World Bank Funding Set to Boost Senegal’s Energy and Infrastructure Projects

Connect with us:

Energy Infrastructure

Photo by Etienne Girardet on Unsplash

The World Bank has announced finance deals to the value of $495 million spanning rural electrification, education, road access and climate-resilient infrastructure projects in Senegal. The west African nation, with a population of 17.5 million, was hard-hit by the COVID-19 pandemic, border closures and further restrictions impacting tourism- responsible for 10% of the country’s GDP- while simultaneously delaying major oil and gas developments by up to eighteen months. As a result, Senegal’s GDP growth was cut by two-thirds in 2020 but has subsequently rebounded to its pre-pandemic levels and with new developments, is expected to double in the next two years.

The World Bank’s latest funding package comes at a pivotal moment for Senegal, giving the government opportunity to address lingering inequities in key areas. These include access to electricity where $150 million has been pledged towards the Energy Access Scale Up Project (PADAES) via the International Development Association. This will allow an estimated 200,000 households to be connected to the power grid, benefitting 1.5 million people. Additionally, 700 small and medium-sized enterprises, 200 schools and 600 health centers are set to benefit from electrification under the scheme and as part of Senegal’s national goal of universal access to electricity by 2025. Currently, Senegal’s access to electricity rate stands at 78.6% – one of the highest rates in Africa – but the distribution of this at over 90% for cities and close to 50% for rural areas reveals a crucial disparity which the World Bank seeks to remedy.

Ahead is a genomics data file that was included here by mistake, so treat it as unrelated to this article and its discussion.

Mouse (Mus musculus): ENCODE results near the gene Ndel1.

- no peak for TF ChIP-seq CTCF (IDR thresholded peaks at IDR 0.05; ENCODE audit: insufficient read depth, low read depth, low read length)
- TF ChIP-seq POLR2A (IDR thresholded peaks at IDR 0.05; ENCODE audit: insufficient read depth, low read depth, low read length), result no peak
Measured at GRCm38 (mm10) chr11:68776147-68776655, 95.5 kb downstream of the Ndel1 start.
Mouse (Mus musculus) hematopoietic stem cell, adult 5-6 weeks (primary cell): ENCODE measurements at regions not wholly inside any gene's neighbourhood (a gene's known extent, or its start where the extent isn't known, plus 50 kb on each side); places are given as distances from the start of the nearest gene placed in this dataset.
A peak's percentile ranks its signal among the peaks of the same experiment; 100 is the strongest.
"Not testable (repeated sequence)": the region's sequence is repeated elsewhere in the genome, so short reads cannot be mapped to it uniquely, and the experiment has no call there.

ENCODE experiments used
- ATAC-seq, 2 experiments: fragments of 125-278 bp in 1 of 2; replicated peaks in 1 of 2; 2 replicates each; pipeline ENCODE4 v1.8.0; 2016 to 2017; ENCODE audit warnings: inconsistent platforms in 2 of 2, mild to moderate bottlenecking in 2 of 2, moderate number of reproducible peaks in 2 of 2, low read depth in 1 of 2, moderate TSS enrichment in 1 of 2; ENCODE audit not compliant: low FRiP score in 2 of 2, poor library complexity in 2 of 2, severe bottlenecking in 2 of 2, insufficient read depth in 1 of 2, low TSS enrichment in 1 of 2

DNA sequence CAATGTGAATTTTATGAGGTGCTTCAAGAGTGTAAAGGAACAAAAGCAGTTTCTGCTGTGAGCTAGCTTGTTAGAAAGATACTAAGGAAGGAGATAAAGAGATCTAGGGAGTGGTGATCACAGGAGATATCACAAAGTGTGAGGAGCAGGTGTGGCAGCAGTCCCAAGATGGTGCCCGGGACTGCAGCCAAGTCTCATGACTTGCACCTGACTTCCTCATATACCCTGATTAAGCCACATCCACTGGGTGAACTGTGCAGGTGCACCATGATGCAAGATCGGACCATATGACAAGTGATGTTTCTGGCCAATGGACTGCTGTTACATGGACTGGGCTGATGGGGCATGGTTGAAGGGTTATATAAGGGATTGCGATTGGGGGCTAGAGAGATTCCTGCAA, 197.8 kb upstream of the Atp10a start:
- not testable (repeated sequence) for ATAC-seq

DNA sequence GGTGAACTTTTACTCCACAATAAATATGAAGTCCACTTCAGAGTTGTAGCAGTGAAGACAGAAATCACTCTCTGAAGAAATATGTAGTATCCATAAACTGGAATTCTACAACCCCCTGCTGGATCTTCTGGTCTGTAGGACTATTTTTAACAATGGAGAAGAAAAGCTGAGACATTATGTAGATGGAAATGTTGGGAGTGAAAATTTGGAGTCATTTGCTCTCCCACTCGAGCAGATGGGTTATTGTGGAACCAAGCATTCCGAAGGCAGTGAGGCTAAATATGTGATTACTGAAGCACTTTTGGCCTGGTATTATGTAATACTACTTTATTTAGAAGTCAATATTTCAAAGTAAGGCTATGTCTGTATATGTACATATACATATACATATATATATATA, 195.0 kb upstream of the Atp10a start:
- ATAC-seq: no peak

In addition to the $150 million devoted to PADAES, $100 million is being channeled for improvements in the quality of education, again with a focus on rural and remote communities, benefitting 600,000 students. Meanwhile, $200 million is being set aside for improved transport infrastructure- specifically road links between rural food producing areas in the northern and central regions of the country and key markets elsewhere. And finally, $45 million is planned for economic development and construction of climate resilient infrastructure in the rural Casamance region in southern Senegal.

According to the World Bank, agriculture is the largest driver of economic growth in Senegal while the services industry is the biggest contributor to GDP. Thanks to the freshly announced funding package, both these sectors can benefit, addressing the inequities in access to power, employment and economic growth faced by rural communities.

MSGBC Oil, Gas & POWER 2022

Under the patronage of H.E. Macky Sall, President of the Republic of Senegal, MSGBC Oil, Gas & Power will once again take place in Dakar, Senegal, with the event serving as a catalyst for investment and multi-sector development in 2022. To find out more visit msgbcoilgasandpower.com or contact sales@18.198.47.39.

Other Reads

Other Reads

Elliot Connor

Elliot Connor

Elliot Connor is Energy Capital & Power's Field Editor for the MSGBC region. He holds a PgD in Environmental Engineering and is currently pursuing a Masters in Business Administration. He is also a bestselling author, TED speaker and charity CEO, having priorly worked as a columnist for India’s largest newspaper: The Daily Pioneer.

More from the Author

Sign up for latest news and event info

Copyright © 2022 Energy Capital & Power. Privacy Policy · Terms of Use